Figuring out what's important to me and what I truly care about has really helped me because you can spend a lot of energy trying to do what you feel like you're supposed to do to get ahead or make money or what you think you're supposed to do as a parent. If it's not in line with who you really are it's not sustainable and that can lead to burnout. I don't think it's helpful to grind and burnout, you have to be balanced if you're going to grind. That's a lesson I had to learn on my own, it's pretty hard to be taught that.

This EP is also an ode to your fans, tell me about the relationship you have with them.

I made a bunch of music in 2018 that didn't come out and I feel like the fans knew that music existed and I felt like I let them down by not releasing it. This time, I was like this is not even about me, I want to have music for my fans, they are still around, they're still supporting me and come to my shows. I really owe them because I have self-doubts and I wouldn't still be doing this if it wasn't for them. I sometimes say "letting go propels you forward" and that is how I felt about letting go of that music, letting go of the drama that surrounded it and just launching into making this project.

Photo: José (@diaryofjose)

You speak of self-doubt, do you feel like you're starting over again or re-introducing yourself?

It's weird because I never stopped. It just feels like everything I did prior was me growing into myself, and allowing myself to experiment with different sides of myself so that I know what I really want. We started out as a 'pop' group but I never saw myself as a pop artist, I saw myself as a musician. A lot of compositions that I made for myself before that were very influenced by classical music and traditional African music from around the continent. So when I left Camp Mulla, I was like I really have to explore different areas and through all that, I realized that I do actually like pop, I just didn't like that the label was imposed on me. Now I feel like I get to come back and reinvent what that means for me.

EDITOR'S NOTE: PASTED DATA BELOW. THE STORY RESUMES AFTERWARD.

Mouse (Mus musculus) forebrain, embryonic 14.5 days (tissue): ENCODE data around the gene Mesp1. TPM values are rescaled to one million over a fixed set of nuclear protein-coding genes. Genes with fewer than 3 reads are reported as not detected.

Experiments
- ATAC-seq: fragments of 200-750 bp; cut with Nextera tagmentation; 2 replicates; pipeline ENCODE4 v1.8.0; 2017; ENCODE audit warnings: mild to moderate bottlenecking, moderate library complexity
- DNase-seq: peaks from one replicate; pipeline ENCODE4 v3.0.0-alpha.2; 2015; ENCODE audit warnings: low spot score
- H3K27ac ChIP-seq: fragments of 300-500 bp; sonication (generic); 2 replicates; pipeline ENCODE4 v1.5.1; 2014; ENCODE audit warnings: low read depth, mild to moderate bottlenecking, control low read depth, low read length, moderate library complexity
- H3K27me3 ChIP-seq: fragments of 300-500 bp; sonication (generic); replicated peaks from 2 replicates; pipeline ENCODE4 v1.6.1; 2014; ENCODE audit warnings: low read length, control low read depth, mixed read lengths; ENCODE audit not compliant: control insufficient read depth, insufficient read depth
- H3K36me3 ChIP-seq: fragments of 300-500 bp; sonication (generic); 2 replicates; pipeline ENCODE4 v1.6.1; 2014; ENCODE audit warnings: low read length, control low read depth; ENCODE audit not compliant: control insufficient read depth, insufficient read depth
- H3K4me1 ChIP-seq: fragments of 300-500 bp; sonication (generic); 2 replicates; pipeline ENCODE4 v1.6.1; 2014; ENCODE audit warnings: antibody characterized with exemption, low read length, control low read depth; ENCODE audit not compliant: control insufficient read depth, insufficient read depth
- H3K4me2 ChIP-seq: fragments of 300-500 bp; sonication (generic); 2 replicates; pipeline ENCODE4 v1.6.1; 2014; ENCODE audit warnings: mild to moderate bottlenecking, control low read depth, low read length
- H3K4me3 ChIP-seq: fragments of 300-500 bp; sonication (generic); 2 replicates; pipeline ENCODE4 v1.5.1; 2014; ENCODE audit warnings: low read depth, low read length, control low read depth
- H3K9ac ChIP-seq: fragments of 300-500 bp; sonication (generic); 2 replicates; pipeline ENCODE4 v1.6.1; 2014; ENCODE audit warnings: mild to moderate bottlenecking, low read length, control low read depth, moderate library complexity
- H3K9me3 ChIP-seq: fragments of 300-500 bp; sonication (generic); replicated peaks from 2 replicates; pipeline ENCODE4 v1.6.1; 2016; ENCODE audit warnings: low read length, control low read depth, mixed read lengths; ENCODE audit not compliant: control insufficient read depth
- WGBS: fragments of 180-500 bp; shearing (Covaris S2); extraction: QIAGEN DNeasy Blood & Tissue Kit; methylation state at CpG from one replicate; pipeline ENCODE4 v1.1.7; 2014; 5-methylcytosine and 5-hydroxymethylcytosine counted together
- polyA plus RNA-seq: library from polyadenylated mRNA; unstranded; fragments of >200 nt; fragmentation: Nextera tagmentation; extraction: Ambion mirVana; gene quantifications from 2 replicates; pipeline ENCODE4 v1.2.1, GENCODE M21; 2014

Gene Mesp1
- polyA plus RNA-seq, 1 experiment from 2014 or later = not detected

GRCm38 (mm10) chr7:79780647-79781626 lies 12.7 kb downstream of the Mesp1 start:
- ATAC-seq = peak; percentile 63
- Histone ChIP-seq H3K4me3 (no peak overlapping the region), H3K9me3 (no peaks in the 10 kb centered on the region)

What excites you?

I like the possibility of just sitting in my room making music and feeling like it's dope. I feel like I immediately know that it can go somewhere and people will appreciate it, which is not the same feeling I get when I make music in America because I feel like it's so saturated. I just get the feeling that in Kenya, there's also less expectation and so we experiment, if that makes sense. I think it's a special time. Muthoni Drummer Queen kind of predicted this. I was going to quit before I did her incubator program, and she was like "you can't quit now! You don't know the next five years are going to be lit" and I was like, "sure, whatever."

I get excited seeing anybody winning—like Valerie Muthoni is doing her thing, Blinky [Bill] is doing his thing. There was a time where Barak Jacuzzi would be in the studio, in parallel rooms and it would be like, "Oh, you're making a hit. I'm gonna make-" you know, it's like healthy competition and support and I was really motivated by that kind of energy. Xenia is doing her thing. I'm also inspired by the female rappers that are coming up right now and the R&B scene with Maya Amolo. So it's like the fact that these are people in so many different pockets, and they're just doing their thing is what excites me.


Sarkodie Is Not Feeling Any Pressure

The elite Ghanaian rapper affirms his king status with this seventh studio album, No Pressure.

Sarkodie is one of the most successful African rappers of all time. With over ten years of industry presence under his belt, there's no question about his prowess or skin in the game. Not only is he a pioneer of African hip-hop, he's also the most decorated African rapper, having received over 100 awards from close to 200 nominations over the span of his career.

What else does Sarkodie have to prove? For someone who has reached and stayed at the pinnacle of hip-hop for more than a decade, he's done it all. But despite that, he's still embracing new growth. One can tell just by listening to his latest album, No Pressure, Sarkodie's seventh studio album, and the follow-up to 2019's Black Love which brought us some of the Ghanaian star's best music so far. King Sark may be as big as it gets, but the scope of his music is still evolving.

Sonically, No Pressure is predominantly hip-hop, with the first ten tracks offering different blends of rap topped off with a handful of afrobeats and, finally, being crowned at the end with a gospel hip-hop cut featuring Ghanaian singer MOG. As far as the features go, Sark is known for collaborating mostly with his African peers but this time around he branches out further to feature a number of guests from around the world. Wale, Vic Mensa, and Giggs, the crème de la crème of rap in America and the UK respectively all make appearances, as well as Nigeria's Oxlade, South Africa's Cassper Nyovest, and his fellow Ghanaian artists Darkovibes and Kwesi Arthur.